Skip to Content
Computing

German politicians have had their personal data hacked and then dumped online

January 4, 2019

The hack has hit hundreds of politicians from all major parties and includes bank details, emails, addresses, private chats, and ID card details.

The news: Public broadcaster RBB said the data was tweeted out by a Twitter account over the weeks before Christmas, althiough it was only discovered last night. All major parties except the far-right Alternative for Germany (AfD) were affected, according to Der Spiegel magazine. No one has claimed responsibility for the attack. The account has now been suspended.
 
Victims: German newspaper Bild says that the entire German cabinet is affected, including Chancellor Angela Merkel. A number of high-profile musicians and comedians have also been caught up in the attack. The data released does not appear to be politically sensitive (and some of it is out of date). Justice Minister Katarina Barley told the BBC: “The people behind this want to damage confidence in our democracy and institutions.”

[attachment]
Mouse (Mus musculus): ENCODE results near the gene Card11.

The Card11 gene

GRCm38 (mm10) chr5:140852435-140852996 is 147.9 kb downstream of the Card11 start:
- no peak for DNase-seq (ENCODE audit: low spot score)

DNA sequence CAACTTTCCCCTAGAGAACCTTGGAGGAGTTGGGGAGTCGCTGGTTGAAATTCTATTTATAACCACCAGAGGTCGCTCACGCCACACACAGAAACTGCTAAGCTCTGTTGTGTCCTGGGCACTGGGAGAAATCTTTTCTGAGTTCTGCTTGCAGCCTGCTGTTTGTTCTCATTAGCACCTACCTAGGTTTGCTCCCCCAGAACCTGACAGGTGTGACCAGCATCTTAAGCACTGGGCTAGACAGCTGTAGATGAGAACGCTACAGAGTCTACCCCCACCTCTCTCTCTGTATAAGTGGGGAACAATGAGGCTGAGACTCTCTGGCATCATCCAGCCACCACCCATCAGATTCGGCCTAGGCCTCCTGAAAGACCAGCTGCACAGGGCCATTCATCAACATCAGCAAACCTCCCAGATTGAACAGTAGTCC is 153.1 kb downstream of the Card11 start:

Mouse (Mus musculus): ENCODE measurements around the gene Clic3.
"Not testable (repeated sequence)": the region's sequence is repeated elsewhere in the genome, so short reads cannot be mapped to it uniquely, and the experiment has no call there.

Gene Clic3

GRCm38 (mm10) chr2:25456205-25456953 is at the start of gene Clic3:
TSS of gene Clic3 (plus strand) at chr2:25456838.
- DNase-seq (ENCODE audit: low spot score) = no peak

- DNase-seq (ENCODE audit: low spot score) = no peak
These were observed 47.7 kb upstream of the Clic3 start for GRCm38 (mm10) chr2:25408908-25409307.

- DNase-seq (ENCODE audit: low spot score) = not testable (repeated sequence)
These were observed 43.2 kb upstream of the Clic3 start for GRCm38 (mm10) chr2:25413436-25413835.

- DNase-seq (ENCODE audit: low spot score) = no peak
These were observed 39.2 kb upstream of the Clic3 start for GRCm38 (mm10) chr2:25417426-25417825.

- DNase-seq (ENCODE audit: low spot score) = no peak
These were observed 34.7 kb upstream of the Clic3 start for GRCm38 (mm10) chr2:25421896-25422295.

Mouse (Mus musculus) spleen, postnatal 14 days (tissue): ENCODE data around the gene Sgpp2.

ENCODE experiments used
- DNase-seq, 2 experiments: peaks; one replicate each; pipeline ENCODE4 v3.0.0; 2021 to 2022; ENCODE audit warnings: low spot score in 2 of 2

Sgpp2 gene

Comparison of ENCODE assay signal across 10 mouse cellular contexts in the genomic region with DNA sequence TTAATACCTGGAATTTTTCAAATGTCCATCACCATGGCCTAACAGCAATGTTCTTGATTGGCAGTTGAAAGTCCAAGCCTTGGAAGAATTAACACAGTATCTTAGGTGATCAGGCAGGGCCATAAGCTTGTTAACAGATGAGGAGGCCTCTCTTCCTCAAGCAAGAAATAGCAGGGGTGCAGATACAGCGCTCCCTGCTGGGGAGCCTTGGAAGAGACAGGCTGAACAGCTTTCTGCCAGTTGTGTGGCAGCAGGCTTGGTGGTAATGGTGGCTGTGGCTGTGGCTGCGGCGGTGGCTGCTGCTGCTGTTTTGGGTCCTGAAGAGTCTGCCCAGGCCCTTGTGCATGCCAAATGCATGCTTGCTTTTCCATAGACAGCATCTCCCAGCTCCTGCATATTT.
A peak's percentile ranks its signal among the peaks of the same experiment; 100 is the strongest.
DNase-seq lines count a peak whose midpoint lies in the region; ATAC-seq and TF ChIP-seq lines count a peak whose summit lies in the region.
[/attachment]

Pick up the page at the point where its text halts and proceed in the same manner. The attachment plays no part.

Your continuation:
Response: News of the hack has prompted Germany’s intelligence agencies to meet this morning to coordinate a response. The country’s internal computer networks have not been breached, according to Bild.

Deep Dive

Computing

It’s time to retire the term “user”

The proliferation of AI means we need a new word.

Modernizing data with strategic purpose

Data strategies and modernization initiatives misaligned with the overall business strategy—or too narrowly focused on AI—leave substantial business value on the table.

How ASML took over the chipmaking chessboard

MIT Technology Review sat down with outgoing CTO Martin van den Brink to talk about the company’s rise to dominance and the life and death of Moore’s Law.

 

Why it’s so hard for China’s chip industry to become self-sufficient

Chip companies from the US and China are developing new materials to reduce reliance on a Japanese monopoly. It won’t be easy.

Stay connected

Illustration by Rose Wong

Get the latest updates from
MIT Technology Review

Discover special offers, top stories, upcoming events, and more.

Thank you for submitting your email!

Explore more newsletters

It looks like something went wrong.

We’re having trouble saving your preferences. Try refreshing this page and updating them one more time. If you continue to get this message, reach out to us at customer-service@technologyreview.com with a list of newsletters you’d like to receive.